"Though ultimately acquitted on all of the most serious charges, he was stripped of these honors as he awaited his trial and its outcome. Given his service to our Nation, a promotion back to the rank and pay grade of Chief Petty Officer is justified."
The announcement that Gallagher is once again an E-7 effectively nullifies the Navy's entire effort to prosecute Gallagher for allegedly committing war crimes. It is also the culmination of Trump's support for the SEAL throughout the legal process.
On July 2, military jurors found Gallagher not guilty of premeditated murder and attempted murder for allegedly stabbing a wounded ISIS fighter to death and opening fire at an old man and a young girl on separate occasions during his 2017 deployment to Iraq.
Trump orders dismissal of murder charge against former Green Beret accused of killing a suspected Taliban bomb maker
President Donald Trump has ended the decade-long saga of Maj. Matthew Golsteyn by ordering a murder charge against the former Green Beret dismissed with a full pardon.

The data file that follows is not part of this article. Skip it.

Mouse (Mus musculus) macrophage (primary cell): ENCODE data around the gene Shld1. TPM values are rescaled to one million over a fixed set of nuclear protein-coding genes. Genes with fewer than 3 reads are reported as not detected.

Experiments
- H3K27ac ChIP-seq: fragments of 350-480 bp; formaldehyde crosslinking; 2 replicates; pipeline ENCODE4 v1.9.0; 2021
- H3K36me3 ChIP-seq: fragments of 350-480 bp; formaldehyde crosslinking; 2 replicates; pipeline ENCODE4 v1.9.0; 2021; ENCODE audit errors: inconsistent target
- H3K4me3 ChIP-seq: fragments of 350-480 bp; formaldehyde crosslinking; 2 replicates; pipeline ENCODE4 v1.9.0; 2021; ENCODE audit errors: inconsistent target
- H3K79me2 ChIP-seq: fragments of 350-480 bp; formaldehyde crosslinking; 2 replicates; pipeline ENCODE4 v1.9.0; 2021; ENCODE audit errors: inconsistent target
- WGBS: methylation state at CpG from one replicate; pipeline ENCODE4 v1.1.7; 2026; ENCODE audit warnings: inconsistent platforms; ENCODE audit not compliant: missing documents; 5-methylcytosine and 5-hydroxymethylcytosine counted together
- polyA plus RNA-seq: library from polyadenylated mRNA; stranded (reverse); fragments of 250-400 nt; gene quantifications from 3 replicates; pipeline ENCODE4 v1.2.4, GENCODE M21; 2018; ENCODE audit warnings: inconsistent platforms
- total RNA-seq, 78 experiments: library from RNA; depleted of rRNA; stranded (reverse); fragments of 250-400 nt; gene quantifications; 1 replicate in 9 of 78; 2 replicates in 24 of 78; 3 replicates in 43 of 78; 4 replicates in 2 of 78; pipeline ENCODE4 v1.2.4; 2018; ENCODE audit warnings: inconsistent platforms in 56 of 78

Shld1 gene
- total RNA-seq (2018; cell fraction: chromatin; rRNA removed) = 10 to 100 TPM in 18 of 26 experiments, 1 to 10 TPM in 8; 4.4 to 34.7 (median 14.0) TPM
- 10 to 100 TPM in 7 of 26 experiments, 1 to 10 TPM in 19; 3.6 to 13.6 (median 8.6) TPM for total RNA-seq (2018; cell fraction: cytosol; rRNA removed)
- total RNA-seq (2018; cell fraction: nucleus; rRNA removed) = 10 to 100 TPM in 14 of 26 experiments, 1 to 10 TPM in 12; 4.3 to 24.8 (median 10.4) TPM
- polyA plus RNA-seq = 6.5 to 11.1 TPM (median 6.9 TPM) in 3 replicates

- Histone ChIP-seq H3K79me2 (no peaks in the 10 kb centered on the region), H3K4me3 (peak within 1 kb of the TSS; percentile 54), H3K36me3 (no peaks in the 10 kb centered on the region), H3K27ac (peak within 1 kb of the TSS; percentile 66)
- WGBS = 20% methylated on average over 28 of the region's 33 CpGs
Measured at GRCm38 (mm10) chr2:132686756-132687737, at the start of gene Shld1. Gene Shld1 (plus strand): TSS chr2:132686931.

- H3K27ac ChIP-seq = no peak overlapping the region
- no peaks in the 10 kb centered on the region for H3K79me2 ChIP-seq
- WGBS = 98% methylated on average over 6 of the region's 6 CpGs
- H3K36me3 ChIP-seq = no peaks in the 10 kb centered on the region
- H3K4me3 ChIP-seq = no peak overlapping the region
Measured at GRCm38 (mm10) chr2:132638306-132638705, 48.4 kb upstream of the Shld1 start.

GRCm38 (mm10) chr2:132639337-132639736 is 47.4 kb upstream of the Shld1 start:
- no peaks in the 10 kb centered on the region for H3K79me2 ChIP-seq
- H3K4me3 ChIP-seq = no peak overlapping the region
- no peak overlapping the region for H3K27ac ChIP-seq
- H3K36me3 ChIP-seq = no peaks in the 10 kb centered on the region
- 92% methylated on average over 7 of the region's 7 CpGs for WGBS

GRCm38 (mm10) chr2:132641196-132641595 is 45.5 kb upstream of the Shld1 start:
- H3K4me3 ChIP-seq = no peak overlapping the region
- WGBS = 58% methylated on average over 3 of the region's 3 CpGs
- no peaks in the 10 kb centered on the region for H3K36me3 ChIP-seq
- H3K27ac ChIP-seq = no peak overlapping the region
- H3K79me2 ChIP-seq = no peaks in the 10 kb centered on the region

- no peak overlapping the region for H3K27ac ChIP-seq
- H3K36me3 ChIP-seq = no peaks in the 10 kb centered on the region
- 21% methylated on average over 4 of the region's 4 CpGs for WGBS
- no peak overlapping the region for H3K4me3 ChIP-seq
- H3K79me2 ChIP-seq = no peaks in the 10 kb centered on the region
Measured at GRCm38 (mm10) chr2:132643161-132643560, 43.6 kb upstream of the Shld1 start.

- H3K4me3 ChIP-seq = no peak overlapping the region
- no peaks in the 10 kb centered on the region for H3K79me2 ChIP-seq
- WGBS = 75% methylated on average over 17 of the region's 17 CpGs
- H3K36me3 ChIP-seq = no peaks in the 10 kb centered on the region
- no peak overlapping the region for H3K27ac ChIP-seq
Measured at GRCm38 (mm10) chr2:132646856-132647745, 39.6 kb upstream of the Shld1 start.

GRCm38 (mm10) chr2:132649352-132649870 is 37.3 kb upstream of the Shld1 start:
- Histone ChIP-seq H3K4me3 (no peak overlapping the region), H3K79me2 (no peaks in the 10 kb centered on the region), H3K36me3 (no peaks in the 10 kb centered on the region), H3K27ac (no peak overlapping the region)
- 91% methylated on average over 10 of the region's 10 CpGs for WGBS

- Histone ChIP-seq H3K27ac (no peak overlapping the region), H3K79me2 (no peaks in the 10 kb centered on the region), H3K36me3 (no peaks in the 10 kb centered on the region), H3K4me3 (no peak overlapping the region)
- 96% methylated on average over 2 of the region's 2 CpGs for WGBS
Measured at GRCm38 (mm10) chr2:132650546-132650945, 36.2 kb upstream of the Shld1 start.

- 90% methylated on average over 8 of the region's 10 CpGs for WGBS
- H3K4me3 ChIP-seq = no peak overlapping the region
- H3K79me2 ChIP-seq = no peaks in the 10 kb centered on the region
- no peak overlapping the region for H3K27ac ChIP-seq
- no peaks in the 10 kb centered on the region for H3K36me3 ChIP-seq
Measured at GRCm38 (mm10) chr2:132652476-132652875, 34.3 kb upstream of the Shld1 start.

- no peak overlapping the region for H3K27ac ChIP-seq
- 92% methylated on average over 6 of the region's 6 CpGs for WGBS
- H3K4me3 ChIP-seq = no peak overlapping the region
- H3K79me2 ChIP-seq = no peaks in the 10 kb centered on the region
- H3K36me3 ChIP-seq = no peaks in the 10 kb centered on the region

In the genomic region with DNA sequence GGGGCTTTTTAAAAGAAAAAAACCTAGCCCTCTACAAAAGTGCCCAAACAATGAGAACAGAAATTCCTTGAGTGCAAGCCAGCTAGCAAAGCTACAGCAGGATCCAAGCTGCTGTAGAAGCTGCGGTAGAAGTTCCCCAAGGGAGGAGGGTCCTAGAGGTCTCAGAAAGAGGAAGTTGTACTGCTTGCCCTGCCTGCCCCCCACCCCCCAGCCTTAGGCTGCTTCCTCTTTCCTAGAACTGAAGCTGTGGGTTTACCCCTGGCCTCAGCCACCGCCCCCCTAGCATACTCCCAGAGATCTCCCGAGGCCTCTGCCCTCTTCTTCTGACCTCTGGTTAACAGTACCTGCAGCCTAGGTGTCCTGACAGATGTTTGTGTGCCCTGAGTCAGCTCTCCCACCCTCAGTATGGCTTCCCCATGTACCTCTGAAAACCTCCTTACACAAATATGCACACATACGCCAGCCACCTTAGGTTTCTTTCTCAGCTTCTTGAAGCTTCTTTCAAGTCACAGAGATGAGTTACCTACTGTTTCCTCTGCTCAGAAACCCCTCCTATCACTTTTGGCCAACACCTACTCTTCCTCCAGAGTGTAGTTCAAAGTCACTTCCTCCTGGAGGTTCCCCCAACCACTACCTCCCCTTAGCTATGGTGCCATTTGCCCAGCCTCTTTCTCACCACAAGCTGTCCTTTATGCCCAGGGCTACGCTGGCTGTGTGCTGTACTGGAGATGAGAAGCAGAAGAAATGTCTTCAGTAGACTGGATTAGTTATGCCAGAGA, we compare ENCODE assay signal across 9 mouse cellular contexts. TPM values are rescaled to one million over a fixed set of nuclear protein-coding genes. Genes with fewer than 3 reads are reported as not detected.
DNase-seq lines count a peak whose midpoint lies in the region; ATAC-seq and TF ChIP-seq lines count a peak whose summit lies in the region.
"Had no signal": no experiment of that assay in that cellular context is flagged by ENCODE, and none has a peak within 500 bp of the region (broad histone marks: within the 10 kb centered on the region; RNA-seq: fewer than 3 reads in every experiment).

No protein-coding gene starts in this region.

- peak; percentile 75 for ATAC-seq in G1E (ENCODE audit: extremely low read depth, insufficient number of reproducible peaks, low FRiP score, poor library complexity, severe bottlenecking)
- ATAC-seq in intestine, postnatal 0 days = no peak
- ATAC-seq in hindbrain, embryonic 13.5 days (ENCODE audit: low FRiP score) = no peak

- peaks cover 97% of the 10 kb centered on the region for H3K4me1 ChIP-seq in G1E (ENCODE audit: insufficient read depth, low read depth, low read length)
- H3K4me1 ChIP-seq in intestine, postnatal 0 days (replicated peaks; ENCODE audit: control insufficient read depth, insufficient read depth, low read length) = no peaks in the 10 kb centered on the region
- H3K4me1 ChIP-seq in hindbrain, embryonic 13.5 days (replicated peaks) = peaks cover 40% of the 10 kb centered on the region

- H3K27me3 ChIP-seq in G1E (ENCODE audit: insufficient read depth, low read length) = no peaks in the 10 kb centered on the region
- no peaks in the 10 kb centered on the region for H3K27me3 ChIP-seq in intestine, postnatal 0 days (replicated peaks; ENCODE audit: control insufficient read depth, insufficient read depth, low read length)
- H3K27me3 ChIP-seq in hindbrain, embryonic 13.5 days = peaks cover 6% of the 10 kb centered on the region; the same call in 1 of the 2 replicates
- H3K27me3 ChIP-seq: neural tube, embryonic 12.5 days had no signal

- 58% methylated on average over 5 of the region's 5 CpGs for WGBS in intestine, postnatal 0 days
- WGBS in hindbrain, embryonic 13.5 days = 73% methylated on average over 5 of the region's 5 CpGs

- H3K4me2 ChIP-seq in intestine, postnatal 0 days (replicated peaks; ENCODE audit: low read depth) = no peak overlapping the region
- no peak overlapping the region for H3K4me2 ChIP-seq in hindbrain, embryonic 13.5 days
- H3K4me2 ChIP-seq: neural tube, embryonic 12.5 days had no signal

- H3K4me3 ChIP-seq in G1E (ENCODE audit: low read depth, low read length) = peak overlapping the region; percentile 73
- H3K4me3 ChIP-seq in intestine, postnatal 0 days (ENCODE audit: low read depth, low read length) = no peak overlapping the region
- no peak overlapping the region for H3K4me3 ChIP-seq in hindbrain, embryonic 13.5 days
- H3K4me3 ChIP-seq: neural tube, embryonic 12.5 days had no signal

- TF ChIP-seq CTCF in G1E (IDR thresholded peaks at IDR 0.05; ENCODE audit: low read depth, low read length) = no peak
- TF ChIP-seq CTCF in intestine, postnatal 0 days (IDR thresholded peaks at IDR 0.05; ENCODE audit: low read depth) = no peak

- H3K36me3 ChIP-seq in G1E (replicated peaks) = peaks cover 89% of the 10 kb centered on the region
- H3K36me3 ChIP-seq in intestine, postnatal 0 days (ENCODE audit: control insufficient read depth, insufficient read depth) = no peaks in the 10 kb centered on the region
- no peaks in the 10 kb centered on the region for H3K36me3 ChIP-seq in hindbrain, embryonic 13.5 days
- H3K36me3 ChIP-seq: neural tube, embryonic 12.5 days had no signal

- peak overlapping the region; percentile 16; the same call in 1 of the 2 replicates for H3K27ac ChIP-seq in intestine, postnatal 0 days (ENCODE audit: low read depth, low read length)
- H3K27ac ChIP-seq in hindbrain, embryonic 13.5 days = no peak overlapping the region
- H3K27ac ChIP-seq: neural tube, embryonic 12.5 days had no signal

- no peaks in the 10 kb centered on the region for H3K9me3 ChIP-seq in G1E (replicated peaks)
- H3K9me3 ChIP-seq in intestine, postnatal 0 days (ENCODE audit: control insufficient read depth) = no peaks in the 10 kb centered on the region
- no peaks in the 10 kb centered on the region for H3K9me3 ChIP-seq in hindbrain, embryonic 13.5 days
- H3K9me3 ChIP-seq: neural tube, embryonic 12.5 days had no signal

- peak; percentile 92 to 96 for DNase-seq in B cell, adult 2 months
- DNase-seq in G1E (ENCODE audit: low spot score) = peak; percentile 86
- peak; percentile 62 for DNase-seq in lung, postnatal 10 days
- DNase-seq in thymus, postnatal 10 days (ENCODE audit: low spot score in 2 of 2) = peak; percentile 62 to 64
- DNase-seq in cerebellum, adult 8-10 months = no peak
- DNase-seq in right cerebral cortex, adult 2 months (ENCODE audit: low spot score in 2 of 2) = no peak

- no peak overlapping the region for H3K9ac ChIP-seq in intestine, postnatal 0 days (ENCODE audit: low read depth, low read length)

The Army charged Golsteyn with murder in December 2018 after he repeatedly acknowledged that he killed an unarmed Afghan man in 2010. Golsteyn's charge sheet identifies the man as "Rasoul."
President Donald Trump has signed a full pardon for former 1st Lt. Clint Lorance, who had been convicted of murder for ordering his soldiers to open fire on three unarmed Afghan men, two of whom were killed.
Lorance will now be released from the United States Disciplinary Barracks at Fort Leavenworth, Kansas, where he had been serving a 19-year sentence.
"He has served more than six years of a 19-year sentence he received. Many Americans have sought executive clemency for Lorance, including 124,000 people who have signed a petition to the White House, as well as several members of Congress," said a White House statement released Friday.
"The President, as Commander-in-Chief, is ultimately responsible for ensuring that the law is enforced and when appropriate, that mercy is granted. For more than two hundred years, presidents have used their authority to offer second chances to deserving individuals, including those in uniform who have served our country. These actions are in keeping with this long history. As the President has stated, 'when our soldiers have to fight for our country, I want to give them the confidence to fight.'"
Additionally, Trump pardoned Maj. Matthew Golsteyn, who was to go on trial for murder charges next year, and restored the rank of Navy SEAL Chief Edward Gallagher, who was found not guilty of murdering a wounded ISIS prisoner but convicted of taking an unauthorized photo with the corpse.